I have been fortunate enough to be involved with carotid stenting since visiting Alabama in 1995. The advancements in technique and technology have been rapid and gratifying and have resulted in a safe treatment option for patients. Almost a decade later, it has also been the longest interventional research project, without timely approval or reimbursement, in which I have ever been, or hope to be, involved. Although it is now generally acknowledged that carotid stenting likely will have an expanding role in the care of patients with bifurcation carotid disease, it is not the time for a victory lap; much is yet to be studied and undertaken before carotid stenting can be broadly incorporated. However, patients clearly prefer a nonoperative means of carotid disease management and are openly disappointed to learn of its unavailability even if they are otherwise good candidates for a safe operation. They ultimately will be the primary drivers, and beneficiaries, of a well-selected and well-performed procedure, and delaying their option to choose stenting seems no longer justifiable. The time for arguing about the primacy of one therapy, or discipline, over the other has passed…there's work to do.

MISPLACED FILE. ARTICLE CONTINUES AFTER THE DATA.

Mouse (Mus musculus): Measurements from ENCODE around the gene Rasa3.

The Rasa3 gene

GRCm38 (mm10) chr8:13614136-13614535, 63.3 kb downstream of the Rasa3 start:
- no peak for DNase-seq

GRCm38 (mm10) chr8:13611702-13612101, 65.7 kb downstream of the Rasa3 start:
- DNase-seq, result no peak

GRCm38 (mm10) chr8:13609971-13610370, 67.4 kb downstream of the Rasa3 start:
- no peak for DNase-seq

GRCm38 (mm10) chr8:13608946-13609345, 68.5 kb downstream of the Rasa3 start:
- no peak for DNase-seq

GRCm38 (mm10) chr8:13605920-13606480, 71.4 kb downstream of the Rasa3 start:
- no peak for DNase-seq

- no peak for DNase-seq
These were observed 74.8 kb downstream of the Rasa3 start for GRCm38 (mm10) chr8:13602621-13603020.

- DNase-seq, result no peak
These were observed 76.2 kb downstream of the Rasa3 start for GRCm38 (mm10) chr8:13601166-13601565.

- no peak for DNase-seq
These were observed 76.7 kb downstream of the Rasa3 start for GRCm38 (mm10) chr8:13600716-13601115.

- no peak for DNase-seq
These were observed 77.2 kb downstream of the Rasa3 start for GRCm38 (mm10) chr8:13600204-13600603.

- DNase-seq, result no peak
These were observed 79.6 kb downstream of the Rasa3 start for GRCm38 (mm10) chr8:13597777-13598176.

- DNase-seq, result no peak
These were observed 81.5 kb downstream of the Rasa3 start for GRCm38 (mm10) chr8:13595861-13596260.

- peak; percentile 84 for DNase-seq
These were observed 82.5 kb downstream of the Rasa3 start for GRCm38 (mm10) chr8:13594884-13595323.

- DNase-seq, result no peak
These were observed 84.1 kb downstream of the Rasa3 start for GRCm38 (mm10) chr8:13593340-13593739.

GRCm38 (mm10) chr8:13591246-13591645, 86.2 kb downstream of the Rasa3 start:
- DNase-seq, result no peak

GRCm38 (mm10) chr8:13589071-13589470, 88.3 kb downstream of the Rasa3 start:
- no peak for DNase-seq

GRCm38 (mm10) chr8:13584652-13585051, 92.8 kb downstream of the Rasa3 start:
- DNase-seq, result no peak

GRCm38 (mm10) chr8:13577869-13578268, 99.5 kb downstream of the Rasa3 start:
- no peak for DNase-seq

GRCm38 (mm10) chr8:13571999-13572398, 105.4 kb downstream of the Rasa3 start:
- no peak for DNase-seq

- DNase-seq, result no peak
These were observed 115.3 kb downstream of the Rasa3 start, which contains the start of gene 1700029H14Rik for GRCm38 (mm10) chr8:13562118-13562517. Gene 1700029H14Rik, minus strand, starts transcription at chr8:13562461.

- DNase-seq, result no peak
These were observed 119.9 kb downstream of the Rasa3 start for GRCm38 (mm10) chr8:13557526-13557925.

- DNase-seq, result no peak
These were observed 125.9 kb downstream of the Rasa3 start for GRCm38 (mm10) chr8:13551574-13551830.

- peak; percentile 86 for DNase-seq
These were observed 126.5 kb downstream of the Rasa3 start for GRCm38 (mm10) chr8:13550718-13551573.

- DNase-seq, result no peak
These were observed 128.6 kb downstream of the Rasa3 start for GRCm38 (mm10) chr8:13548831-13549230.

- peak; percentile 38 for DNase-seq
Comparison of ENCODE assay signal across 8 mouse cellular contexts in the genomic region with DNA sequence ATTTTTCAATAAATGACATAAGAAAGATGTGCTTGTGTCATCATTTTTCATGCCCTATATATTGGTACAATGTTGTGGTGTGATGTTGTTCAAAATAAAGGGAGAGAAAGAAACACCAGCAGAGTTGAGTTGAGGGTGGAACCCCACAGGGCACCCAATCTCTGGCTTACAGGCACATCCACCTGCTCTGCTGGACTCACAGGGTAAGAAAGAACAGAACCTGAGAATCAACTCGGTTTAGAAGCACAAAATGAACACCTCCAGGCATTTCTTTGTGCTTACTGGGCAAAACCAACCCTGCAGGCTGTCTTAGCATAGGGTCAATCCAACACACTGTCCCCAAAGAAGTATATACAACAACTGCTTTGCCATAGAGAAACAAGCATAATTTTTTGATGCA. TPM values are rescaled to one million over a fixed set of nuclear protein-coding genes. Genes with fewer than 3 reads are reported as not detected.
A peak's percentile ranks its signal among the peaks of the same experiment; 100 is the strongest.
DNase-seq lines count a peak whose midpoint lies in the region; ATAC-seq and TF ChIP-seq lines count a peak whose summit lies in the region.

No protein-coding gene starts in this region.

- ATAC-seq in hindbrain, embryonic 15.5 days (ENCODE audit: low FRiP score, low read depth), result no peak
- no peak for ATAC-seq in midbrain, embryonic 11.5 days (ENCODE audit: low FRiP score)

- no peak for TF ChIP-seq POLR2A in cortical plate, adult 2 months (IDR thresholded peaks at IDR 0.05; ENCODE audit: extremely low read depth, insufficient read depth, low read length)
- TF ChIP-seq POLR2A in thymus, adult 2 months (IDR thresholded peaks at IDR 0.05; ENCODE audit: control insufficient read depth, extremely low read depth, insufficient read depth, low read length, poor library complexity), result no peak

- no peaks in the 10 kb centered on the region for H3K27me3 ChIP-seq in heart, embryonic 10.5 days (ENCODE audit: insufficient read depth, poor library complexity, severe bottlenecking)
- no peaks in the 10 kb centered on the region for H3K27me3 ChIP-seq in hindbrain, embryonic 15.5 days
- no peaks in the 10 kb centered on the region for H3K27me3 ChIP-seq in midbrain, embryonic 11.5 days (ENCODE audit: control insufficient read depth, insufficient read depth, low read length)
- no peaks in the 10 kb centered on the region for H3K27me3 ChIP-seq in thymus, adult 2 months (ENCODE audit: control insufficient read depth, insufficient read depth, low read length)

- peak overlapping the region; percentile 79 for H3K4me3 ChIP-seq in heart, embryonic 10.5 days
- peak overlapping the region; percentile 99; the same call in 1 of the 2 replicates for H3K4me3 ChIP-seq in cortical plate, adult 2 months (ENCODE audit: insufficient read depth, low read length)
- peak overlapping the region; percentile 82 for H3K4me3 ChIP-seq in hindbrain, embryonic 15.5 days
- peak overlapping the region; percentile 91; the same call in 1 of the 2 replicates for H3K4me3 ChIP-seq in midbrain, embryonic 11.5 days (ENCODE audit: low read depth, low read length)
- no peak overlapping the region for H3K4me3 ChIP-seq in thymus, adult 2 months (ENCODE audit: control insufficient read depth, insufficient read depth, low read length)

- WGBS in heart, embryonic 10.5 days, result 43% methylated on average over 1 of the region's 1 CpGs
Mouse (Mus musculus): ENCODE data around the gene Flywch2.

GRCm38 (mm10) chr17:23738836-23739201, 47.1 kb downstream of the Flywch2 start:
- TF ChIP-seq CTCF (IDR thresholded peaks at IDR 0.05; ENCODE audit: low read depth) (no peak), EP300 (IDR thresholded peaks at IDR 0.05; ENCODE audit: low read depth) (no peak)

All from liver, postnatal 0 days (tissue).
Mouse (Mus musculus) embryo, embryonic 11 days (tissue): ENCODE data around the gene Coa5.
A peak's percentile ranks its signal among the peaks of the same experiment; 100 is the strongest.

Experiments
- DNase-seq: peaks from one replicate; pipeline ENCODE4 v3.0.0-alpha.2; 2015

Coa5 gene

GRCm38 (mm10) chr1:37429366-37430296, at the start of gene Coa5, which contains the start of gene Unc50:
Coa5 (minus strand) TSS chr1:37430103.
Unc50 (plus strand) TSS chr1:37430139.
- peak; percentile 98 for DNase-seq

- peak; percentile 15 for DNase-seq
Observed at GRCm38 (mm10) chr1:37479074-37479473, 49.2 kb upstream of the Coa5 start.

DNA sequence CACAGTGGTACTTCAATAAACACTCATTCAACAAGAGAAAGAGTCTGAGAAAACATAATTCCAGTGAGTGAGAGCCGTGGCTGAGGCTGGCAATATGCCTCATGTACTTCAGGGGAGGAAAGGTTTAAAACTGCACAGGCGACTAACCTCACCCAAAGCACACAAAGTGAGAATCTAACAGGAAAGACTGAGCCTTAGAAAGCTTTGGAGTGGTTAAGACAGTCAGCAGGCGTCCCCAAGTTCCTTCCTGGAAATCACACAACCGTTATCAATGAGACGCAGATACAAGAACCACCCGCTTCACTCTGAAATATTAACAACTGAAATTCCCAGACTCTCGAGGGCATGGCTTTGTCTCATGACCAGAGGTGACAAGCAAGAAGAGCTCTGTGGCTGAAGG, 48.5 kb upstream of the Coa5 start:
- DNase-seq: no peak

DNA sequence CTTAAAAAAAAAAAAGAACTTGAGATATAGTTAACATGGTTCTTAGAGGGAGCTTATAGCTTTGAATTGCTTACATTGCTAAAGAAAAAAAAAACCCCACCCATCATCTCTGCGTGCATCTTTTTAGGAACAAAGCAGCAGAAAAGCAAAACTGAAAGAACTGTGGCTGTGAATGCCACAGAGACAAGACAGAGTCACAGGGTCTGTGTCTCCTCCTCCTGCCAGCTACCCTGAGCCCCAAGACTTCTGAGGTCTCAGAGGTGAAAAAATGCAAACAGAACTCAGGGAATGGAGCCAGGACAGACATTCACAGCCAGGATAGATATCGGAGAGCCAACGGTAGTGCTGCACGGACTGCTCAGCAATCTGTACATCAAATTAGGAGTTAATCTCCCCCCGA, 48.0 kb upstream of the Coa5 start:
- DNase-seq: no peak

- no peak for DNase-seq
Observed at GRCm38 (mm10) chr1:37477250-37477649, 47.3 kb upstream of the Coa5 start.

☆ Dr. Gray: medical director, BEACH trial (Boston Scientific Corp.); executive committee, ARCHeR trial (Guidant Corp.); scientific advisory boards of Abbott and Rubicon Medical; principal investigator of the SAPPHIRE trial (Cordis/Johnson and Johnson), ARCHeR trials (Guidant Corp.), SECURITY trial (Abbott), CREST trial (National Institutes of Health), and CABERNET trial (Endotex/Boston Scientific Corp.); co-director “Summer in Seattle” annual interventional course; faculty at multiple interventional meetings where carotid stenting is presented, taught, or discussed; and course director of the ACCF program “Carotid Stenting Update 2004” held in March 2004.
- ACCULINK for Revascularization of Carotids in High Risk Patients registry
- Food and Drug Administration
- Investigational Device Exemption
- Stenting and Angioplasty with Protection in Patients at High Risk for Endarterectomy registry
- Registry Study to evaluate the Neuroshield Bare-Wire Cerebral Protection System and X-Act Stent in patients at high risk for Carotid Endarterectomy
- Received October 30, 2003.
- Accepted November 6, 2003.
- American College of Cardiology Foundation
- Randomised trial of endarterectomy for recently symptomatic carotid stenosis: final results of the MRC European Carotid Surgery Trial (ECST). Lancet 1998;351:1379–87.